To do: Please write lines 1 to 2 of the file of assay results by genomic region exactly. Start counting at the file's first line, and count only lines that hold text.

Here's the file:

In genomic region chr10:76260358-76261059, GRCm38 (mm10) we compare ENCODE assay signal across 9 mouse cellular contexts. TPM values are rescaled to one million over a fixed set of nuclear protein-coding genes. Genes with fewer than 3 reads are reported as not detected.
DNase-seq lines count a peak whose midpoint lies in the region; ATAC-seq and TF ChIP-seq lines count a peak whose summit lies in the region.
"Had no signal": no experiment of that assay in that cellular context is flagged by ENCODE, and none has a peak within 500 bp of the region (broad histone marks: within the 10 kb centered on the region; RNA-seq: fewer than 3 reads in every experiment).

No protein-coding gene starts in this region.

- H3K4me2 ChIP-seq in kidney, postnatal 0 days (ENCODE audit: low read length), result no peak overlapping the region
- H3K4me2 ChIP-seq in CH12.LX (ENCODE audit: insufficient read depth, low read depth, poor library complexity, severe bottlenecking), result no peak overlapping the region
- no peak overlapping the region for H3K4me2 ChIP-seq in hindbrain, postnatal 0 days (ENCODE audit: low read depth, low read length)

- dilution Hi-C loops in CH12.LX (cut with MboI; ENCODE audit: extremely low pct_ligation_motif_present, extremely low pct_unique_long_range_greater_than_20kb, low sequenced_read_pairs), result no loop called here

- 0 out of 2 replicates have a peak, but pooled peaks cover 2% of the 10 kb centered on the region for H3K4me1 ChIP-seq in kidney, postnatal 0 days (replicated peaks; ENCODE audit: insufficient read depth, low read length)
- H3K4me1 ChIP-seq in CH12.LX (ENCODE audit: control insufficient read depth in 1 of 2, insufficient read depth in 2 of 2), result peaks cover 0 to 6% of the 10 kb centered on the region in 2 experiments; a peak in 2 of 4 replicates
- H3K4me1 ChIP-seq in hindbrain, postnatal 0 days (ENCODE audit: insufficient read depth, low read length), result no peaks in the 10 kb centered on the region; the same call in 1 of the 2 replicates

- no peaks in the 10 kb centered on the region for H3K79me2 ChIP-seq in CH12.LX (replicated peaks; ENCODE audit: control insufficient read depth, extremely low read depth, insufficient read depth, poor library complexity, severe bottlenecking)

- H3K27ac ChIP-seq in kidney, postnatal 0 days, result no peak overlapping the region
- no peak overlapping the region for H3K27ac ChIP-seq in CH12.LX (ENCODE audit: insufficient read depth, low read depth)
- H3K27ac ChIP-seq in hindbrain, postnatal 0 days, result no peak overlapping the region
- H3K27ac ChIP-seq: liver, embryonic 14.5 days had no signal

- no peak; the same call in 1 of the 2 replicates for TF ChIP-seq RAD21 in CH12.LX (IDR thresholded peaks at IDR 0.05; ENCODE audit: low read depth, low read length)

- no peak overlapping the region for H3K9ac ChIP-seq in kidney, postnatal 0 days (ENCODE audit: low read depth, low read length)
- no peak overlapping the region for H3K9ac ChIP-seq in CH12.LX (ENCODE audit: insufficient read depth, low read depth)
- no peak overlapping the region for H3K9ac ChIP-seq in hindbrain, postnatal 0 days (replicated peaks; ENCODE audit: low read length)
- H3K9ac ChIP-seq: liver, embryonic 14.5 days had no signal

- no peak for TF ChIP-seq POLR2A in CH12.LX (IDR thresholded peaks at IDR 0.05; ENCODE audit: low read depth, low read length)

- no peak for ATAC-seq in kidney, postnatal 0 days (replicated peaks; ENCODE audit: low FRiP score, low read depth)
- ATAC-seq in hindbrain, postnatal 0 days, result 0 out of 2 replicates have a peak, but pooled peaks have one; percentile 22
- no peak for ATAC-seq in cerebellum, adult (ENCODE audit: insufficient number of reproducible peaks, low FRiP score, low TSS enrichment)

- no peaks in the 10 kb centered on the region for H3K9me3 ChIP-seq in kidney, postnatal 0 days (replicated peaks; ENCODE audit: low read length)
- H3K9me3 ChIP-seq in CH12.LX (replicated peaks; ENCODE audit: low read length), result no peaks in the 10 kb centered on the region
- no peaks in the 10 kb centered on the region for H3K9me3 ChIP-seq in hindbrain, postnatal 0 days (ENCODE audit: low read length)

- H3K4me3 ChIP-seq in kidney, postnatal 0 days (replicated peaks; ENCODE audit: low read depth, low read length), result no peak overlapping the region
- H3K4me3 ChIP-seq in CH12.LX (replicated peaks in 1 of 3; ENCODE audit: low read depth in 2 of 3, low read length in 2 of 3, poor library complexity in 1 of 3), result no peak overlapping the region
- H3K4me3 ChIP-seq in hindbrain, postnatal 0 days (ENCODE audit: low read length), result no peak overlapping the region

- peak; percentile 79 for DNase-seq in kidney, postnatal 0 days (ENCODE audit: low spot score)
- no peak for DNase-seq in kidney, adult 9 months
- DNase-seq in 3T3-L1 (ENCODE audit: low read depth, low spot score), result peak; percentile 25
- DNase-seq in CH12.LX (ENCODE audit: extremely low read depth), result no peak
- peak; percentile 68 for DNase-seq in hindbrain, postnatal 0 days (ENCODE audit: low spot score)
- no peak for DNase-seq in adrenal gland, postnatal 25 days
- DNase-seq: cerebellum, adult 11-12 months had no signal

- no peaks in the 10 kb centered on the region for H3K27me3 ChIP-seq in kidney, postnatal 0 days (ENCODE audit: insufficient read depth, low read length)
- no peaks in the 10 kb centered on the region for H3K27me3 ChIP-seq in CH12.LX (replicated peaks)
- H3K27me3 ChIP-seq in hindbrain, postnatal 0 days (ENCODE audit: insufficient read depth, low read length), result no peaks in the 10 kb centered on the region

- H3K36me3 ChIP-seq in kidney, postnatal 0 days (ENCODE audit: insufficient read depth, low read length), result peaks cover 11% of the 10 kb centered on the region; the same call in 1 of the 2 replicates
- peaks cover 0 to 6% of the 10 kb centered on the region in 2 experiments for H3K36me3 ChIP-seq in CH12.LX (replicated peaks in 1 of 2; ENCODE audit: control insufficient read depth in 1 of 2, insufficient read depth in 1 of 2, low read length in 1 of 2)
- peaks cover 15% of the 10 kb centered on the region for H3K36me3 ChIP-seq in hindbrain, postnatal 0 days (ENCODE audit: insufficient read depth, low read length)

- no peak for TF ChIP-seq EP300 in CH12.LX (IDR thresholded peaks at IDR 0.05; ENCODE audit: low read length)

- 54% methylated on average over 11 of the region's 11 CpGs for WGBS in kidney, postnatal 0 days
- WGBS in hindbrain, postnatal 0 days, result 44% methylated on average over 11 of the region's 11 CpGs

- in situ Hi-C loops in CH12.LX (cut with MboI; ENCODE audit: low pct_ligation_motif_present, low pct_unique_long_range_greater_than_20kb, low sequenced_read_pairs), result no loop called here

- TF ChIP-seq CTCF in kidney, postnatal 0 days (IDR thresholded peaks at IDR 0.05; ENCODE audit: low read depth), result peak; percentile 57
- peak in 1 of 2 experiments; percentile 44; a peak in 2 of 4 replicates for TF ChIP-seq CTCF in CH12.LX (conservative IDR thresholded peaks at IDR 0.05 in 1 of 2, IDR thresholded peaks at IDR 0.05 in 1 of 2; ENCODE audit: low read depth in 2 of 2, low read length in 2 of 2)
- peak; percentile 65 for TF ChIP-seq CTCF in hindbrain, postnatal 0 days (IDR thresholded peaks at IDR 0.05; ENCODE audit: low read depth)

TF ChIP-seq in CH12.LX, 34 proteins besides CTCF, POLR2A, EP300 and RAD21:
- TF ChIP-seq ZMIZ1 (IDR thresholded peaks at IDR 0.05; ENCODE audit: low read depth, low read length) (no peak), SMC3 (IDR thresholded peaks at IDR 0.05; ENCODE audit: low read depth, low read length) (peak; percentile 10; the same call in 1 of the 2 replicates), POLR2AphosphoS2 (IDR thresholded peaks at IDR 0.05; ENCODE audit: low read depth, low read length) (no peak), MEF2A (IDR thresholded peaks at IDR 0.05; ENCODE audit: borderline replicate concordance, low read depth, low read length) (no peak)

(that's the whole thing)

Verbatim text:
In genomic region chr10:76260358-76261059, GRCm38 (mm10) we compare ENCODE assay signal across 9 mouse cellular contexts. TPM values are rescaled to one million over a fixed set of nuclear protein-coding genes. Genes with fewer than 3 reads are reported as not detected.
DNase-seq lines count a peak whose midpoint lies in the region; ATAC-seq and TF ChIP-seq lines count a peak whose summit lies in the region.